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Discussion on: Where are the old developers?

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lietux profile image
Janne "Lietu" Enberg

Quite a few people in the programming world are not passionate about it, and end up doing whatever requires the least effort and they can still earn a salary.

This leads me to believe that it was the case also earlier and many of the older people in the industry never bothered to learn new languages and some are still stuck in some basement maintaining their COBOL applications and such, while others just switched professions when their FORTRAN skills weren't needed anymore.

Then there are entire companies full of these people providing high priced consulting for the business sectors still stuck using the old technologies.

I can see this happening to young people too, people who learn exactly one language, not even that do they care to learn well, and then they complain if anyone even suggests that a new language be tried out. In 30 years there's a big pile old timers maintaining all the awful PHP applications being built today.

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kuuminshs profile image
Bugs Devy

COBOL now is a hole of gold, if you work in banking.

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lietux profile image
Janne "Lietu" Enberg

Yea, if you happen to be one of the people capable of and interested in still working on it, and have the connections to get work for it.

If there were tons of people available for it, it wouldn't be one.

What really financial institutions should do, is invest in upgrades for their systems, and set up a continuous development plan, which they can easily afford.

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jfrankcarr profile image
Frank Carr

Getting approval for upgrade plans go something like this...

"The upgrade project committee meets for 2 hours every other Tuesday like they have for the past 3 years. Once they settle on a design then it will go to the planning board for approval. After that it will go to the executive budget for review. If they sign off on it, then we can move it to the information systems architecture committee."

Basically, it's a 10+ year process, or used to be.

There are some new federal banking regulations driving a lot of new development at financial institutions that have been slow upgrading. You'll find a lot of ancient COBOL, VB6, PowerBuilder and Gupta code that's needing to be upgraded or replaced ASAP. I passed on that when I was looking for work earlier this year since the pay was low and the projects stank of desperation and micromanagement.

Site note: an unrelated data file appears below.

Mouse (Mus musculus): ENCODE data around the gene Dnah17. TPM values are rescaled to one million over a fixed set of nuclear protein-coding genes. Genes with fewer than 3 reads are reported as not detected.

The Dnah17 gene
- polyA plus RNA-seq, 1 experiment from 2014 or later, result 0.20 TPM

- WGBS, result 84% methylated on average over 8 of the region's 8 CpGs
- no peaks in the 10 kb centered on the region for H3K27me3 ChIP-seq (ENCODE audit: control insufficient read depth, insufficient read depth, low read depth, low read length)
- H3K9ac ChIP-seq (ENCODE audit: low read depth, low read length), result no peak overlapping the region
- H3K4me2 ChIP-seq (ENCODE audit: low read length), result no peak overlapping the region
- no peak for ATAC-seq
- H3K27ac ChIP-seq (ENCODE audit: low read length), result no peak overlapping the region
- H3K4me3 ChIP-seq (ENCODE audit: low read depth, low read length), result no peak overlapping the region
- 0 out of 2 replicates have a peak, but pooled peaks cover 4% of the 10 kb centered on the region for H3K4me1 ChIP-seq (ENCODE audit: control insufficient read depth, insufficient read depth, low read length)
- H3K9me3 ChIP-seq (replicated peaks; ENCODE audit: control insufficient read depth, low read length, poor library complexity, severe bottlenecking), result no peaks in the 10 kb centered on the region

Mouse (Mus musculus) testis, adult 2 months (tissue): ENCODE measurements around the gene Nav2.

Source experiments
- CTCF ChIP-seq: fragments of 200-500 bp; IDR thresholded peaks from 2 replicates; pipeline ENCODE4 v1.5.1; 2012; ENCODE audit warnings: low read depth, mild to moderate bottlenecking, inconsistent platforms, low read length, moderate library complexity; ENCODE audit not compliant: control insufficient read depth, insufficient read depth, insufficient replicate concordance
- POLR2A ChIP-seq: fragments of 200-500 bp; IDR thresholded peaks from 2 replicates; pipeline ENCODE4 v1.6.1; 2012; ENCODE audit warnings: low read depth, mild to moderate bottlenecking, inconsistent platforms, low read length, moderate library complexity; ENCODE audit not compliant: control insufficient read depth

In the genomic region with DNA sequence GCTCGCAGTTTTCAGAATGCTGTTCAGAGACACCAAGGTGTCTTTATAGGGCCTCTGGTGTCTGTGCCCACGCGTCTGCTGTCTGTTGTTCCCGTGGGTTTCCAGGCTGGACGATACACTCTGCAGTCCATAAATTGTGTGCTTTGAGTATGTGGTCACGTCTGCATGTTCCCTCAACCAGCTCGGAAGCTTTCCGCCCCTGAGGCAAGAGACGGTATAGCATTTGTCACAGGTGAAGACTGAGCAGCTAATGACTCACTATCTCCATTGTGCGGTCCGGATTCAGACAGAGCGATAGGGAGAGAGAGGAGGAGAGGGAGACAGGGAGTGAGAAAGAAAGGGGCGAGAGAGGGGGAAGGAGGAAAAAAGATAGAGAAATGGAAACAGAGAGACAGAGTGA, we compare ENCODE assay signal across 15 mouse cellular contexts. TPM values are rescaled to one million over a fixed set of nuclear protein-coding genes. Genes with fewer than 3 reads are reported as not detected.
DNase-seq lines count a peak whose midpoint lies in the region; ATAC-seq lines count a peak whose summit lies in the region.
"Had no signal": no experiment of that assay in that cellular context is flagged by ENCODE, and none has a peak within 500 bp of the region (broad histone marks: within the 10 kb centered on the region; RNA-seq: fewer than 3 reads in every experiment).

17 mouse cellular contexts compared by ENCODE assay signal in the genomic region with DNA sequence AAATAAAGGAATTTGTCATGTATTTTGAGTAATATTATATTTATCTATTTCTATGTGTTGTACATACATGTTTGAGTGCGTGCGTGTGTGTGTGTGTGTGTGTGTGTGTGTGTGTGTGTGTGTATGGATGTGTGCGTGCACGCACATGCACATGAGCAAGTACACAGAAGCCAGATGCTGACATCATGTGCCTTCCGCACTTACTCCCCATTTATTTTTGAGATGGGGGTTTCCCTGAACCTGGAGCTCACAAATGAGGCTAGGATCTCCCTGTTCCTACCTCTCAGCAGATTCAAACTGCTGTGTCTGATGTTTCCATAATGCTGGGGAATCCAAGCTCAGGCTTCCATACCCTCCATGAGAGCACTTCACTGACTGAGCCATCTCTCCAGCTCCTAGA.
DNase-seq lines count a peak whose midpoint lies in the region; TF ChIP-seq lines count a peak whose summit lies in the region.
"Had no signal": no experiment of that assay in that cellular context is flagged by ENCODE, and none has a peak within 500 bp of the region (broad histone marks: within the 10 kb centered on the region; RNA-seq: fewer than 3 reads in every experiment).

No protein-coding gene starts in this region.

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rhymes profile image
rhymes

This is a very interesting article on the subject: It’s COBOL all the way down

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vevmesteren profile image
Valentin Backofen

Wow... Generalize much Janne? Sounds much like the general judgement that millennials get about entitlement and impatience. Having been in hiring positions in both startups and corporate I always try to keep my teams as balanced as possible. When it comes to the gender, race and age. I find it the best way to have a well functioning team... But that's just me I guess... Being a developer over 40 and all...

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lietux profile image
Janne "Lietu" Enberg

I have no idea what you're on about.

  1. "many" != "all"

  2. I've said exactly nothing that's targeted as a negative comment about older programmers - it's a generic comment about many IT workers, which I expect includes the people who started earlier, i.e. are now older

  3. It's simply a fact that quite a lot of people working in IT are not passionate about it. Nothing wrong with it, simply explains why some of these people don't become "old programmers". Most professions that are as easy to pick up as programming is (quite easy), have lots of people working on it who are not very passionate about it. IT as an industry also uncommonly has the ability to hire pretty much everyone with even the tiniest bit of skill to work in it.

Add to this the fact that a lot of them end up accepting promotions that take them away from programming to drawing powerpoints or managing technical teams or whatever, and that the whole IT industry has been massively booming for ages, so the younger generations are naturally more highly represented in the IT workforce.

If you've got a specific claim you'd like to refute, feel free to point it out.

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vevmesteren profile image
Valentin Backofen

So Sorry! I must have misread! Must be my ol' eyes not keeping up...

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lietux profile image
Janne "Lietu" Enberg

Sounds like you're trying to make some remark with this, but I fail to see the point.

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vevmesteren profile image
Valentin Backofen

Only one: I read you wrong, and I'm sorry :)

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lietux profile image
Janne "Lietu" Enberg

Oh, sorry. I'm tired and probably on a bad mood and just assuming malice in tone where there is none :)